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The Latest Pull

Author Archives: Aqmar Mallick

teaser trailer for the new Fantastic Four movie. This article isn't necessarily a review of the video, but of the four greatest runs of one of Marvel's crowning jewels.

Before the Avengers/X-Men/Spider-Man/Thor/Iron Man/Daredevil, the Fantastic Four ushered in Marvel's creative explosion during the 60's. They are Marvel's First Family. And that's truly the important thing. Unlike other super teams, the Fantastic Four were literally a family. The dynamics between each character have been deeply explored. The FF were cutting edge and where the most science fiction centered comic book franchise. The spirit of exploration, family, and adventure are always going to be the cornerstone of the Fantastic Four.

The title has been pushed aside by the company in recent years in favor of promoting Marvel Cinematic Universe properties. However, they are one the greatest franchises in the industry and they deserve some love. I've left some writers off this list. Some had bad runs, and others were just short of making this list.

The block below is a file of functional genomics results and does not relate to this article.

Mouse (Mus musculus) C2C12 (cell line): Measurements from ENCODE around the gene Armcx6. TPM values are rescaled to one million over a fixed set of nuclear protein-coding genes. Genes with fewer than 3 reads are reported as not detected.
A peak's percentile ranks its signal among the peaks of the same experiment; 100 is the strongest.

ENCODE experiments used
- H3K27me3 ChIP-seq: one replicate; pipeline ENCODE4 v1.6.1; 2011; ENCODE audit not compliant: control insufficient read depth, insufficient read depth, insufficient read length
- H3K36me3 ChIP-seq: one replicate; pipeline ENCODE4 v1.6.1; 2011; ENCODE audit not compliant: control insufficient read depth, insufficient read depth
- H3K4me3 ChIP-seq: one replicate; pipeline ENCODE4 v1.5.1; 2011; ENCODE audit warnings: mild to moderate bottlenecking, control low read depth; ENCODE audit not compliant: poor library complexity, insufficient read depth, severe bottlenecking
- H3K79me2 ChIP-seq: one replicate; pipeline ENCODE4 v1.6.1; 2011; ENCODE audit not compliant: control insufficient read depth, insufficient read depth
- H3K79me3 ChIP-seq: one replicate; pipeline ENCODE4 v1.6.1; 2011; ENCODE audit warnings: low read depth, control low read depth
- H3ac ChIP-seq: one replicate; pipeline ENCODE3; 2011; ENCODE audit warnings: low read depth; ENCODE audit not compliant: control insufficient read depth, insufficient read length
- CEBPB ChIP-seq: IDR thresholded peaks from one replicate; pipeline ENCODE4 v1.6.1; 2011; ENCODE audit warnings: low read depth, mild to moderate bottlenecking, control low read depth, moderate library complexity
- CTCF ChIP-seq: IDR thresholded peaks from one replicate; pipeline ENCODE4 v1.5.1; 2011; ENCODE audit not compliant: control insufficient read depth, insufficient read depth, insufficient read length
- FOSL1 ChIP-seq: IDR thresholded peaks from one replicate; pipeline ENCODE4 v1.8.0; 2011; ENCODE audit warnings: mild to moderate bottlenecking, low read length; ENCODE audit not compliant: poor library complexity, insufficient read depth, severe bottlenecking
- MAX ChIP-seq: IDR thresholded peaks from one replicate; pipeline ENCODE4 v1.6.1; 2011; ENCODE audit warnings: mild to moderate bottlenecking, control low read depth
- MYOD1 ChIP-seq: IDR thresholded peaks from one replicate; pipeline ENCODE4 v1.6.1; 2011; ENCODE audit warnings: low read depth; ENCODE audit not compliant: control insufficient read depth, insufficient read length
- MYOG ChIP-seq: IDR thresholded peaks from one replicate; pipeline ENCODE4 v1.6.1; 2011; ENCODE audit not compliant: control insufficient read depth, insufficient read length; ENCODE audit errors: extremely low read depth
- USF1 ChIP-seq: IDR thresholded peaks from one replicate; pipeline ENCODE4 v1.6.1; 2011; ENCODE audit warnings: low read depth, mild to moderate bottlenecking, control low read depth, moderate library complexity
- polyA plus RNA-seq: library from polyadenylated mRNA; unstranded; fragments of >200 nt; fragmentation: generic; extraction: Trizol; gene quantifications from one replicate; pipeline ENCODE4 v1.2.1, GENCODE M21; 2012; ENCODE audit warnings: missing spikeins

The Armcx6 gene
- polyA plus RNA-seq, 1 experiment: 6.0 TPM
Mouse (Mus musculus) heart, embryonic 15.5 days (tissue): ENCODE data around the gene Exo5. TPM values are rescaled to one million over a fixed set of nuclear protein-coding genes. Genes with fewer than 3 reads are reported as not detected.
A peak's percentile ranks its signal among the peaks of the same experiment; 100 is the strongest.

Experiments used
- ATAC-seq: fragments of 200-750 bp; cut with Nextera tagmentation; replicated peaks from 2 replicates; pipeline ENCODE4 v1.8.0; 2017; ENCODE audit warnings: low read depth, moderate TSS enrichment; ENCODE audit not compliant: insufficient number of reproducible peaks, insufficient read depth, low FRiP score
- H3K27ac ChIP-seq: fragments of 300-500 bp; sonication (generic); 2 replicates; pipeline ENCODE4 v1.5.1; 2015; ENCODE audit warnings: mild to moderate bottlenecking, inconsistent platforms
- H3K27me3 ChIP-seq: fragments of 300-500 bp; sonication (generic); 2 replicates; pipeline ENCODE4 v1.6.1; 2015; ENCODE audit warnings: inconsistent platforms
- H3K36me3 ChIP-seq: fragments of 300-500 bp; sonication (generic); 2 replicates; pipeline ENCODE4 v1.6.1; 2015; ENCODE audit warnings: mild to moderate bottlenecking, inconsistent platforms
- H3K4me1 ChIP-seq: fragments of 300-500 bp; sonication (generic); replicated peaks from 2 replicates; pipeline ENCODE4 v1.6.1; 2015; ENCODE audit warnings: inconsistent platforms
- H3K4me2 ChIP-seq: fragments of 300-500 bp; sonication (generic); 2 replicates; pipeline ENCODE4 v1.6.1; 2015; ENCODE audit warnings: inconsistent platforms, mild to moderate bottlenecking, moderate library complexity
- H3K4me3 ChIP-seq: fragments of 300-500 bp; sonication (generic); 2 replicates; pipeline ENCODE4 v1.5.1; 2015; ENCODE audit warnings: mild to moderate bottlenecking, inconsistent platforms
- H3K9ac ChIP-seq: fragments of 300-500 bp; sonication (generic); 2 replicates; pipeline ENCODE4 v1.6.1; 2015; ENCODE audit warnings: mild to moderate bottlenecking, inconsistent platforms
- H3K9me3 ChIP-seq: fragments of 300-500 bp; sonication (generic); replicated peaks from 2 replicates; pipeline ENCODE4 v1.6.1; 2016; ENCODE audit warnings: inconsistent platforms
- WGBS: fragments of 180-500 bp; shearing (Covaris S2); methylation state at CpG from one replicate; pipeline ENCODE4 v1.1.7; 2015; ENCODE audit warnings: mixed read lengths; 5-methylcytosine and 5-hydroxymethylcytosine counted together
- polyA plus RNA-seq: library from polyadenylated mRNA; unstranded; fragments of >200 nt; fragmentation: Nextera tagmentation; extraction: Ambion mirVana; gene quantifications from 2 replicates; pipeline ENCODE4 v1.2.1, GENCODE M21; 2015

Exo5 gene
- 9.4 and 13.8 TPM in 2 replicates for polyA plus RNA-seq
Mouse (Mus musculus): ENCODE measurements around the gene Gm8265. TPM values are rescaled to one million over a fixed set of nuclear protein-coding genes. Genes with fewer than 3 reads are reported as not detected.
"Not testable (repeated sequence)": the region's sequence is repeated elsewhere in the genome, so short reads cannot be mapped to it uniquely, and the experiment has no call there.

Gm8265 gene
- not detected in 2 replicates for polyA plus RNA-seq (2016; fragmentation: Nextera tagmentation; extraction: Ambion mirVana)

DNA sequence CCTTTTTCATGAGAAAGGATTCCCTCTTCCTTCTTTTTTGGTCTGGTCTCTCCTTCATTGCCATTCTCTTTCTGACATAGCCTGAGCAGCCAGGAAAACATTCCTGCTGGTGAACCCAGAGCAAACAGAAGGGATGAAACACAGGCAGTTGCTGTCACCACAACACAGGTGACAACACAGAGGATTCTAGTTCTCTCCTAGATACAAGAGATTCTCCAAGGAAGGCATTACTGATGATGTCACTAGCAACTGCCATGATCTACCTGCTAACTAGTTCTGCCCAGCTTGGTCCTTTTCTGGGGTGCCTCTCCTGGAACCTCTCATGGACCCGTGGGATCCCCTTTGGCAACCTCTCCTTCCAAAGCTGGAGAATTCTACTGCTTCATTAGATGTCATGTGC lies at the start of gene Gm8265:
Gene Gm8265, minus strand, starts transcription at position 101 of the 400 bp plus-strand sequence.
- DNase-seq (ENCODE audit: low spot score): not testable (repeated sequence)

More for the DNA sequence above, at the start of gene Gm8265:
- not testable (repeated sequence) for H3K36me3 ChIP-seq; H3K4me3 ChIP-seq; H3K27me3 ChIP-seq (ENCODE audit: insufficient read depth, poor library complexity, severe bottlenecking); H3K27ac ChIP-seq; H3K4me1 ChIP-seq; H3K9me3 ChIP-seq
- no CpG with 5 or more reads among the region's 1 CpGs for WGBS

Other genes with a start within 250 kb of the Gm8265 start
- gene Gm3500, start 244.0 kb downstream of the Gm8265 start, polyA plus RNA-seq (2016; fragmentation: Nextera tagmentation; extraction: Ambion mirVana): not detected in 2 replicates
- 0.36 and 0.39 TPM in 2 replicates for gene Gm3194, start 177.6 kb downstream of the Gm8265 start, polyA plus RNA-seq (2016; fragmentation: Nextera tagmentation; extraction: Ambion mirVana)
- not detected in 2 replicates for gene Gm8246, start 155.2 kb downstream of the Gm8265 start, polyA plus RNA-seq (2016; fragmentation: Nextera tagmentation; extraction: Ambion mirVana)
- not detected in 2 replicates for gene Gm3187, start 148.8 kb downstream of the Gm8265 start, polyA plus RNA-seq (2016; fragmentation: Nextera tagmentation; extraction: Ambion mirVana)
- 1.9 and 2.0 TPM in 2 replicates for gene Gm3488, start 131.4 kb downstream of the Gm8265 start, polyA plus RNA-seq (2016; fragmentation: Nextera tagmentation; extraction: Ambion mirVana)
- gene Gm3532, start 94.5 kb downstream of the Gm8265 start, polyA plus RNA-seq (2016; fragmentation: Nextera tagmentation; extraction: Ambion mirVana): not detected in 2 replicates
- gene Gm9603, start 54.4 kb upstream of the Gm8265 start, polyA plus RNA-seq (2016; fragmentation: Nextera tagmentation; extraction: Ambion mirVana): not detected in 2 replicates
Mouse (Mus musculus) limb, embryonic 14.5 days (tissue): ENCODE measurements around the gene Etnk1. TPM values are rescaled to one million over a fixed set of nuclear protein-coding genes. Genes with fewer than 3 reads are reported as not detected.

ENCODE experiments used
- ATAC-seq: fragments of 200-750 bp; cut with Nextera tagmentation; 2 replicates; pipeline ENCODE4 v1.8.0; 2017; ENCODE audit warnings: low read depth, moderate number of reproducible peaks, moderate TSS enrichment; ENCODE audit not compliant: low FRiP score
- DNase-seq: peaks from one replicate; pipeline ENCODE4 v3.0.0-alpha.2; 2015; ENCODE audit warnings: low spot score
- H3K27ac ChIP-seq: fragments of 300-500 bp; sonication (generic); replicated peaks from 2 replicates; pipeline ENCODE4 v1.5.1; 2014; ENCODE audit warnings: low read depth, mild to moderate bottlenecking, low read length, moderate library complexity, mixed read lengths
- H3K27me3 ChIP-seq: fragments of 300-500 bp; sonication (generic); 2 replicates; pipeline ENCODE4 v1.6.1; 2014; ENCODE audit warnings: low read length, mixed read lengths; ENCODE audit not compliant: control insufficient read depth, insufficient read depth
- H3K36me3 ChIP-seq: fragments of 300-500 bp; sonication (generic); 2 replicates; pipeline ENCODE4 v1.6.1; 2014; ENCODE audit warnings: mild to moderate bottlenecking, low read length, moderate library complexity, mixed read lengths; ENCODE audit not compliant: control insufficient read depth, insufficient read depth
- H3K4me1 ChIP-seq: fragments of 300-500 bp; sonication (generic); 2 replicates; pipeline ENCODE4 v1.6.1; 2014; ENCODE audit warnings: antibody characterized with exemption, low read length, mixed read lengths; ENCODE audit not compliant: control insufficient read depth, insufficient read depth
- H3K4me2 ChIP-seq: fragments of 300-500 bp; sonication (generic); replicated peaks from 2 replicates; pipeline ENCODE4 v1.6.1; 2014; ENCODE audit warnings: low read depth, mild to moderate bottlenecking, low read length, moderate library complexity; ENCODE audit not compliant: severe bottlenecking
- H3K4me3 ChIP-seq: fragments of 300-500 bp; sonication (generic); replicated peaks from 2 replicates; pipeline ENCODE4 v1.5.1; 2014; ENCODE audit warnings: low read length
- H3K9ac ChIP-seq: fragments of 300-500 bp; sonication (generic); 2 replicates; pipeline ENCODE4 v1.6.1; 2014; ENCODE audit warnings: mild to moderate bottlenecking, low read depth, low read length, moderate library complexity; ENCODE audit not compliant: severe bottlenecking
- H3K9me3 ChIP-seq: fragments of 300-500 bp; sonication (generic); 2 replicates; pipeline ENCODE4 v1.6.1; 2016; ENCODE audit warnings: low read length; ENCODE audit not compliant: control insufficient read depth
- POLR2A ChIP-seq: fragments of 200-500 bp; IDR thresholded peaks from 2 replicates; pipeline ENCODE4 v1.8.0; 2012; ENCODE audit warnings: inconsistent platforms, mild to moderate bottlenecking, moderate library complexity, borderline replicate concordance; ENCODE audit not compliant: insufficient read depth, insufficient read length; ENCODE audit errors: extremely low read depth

4) John Byrne: Fantastic Four Vol. 1 # 232-295, Annual 17-19 (1981-1986)


John Byrne is a forgotten man in comic book history. Don’t get me wrong, most comic buffs will know his name and can tell you some of his notable works include Man of Steel (the 1986 Superman reboot) and a collaboration with Chris Claremont during the height of his legendary X-Men run. However, this writer/artist doesn’t get enough credit for his extensive and consistently great bibliography. The other three writers on this list have runs that tend to cast Galactus-sized shadows over Byrne’s run. Personally, it’s easy to see why. There is a lot of weird s**t that happens in these 64 issues.  I'll get it out of the way quick, here's the most controversial scene Byrne wrote:


To Byrne's credit, this was not the only time Reed pulled something like this. Dude has issues. At least the man was faithful to Richard's character.


That scene aside, Byrne's arc is A LOT of fun to read. In his own words, he stated that he wanted "to turn the clock back ... get back and see fresh what it was that made the book great at its inception." And he succeeded, presenting a brevy of entertaining science fiction stories perfectly mixed with  family drama and Byrne's trademark feel-good vibe. But there are also some rather heavy issues that are dealt with as well. While the dialogue has aged rather poorly and has very little subtlety, the stories and the emotions they carry are still relevant. And Byrne's distinctive artwork is stellar-his pencils are crisp and his design of the first family's uniforms are the best in franchise history. Look at these beauties: